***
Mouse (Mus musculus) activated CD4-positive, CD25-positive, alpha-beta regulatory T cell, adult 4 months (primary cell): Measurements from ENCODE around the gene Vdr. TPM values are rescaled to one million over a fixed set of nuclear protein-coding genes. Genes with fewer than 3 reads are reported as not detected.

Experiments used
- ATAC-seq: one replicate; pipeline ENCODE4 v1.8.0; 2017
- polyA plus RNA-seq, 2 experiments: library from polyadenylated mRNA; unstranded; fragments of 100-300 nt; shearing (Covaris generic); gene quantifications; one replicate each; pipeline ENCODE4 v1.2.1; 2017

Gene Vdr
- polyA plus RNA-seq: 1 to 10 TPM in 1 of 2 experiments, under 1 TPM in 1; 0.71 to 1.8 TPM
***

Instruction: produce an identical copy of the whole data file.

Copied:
Mouse (Mus musculus) activated CD4-positive, CD25-positive, alpha-beta regulatory T cell, adult 4 months (primary cell): Measurements from ENCODE around the gene Vdr. TPM values are rescaled to one million over a fixed set of nuclear protein-coding genes. Genes with fewer than 3 reads are reported as not detected.

Experiments used
- ATAC-seq: one replicate; pipeline ENCODE4 v1.8.0; 2017
- polyA plus RNA-seq, 2 experiments: library from polyadenylated mRNA; unstranded; fragments of 100-300 nt; shearing (Covaris generic); gene quantifications; one replicate each; pipeline ENCODE4 v1.2.1; 2017

Gene Vdr
- polyA plus RNA-seq: 1 to 10 TPM in 1 of 2 experiments, under 1 TPM in 1; 0.71 to 1.8 TPM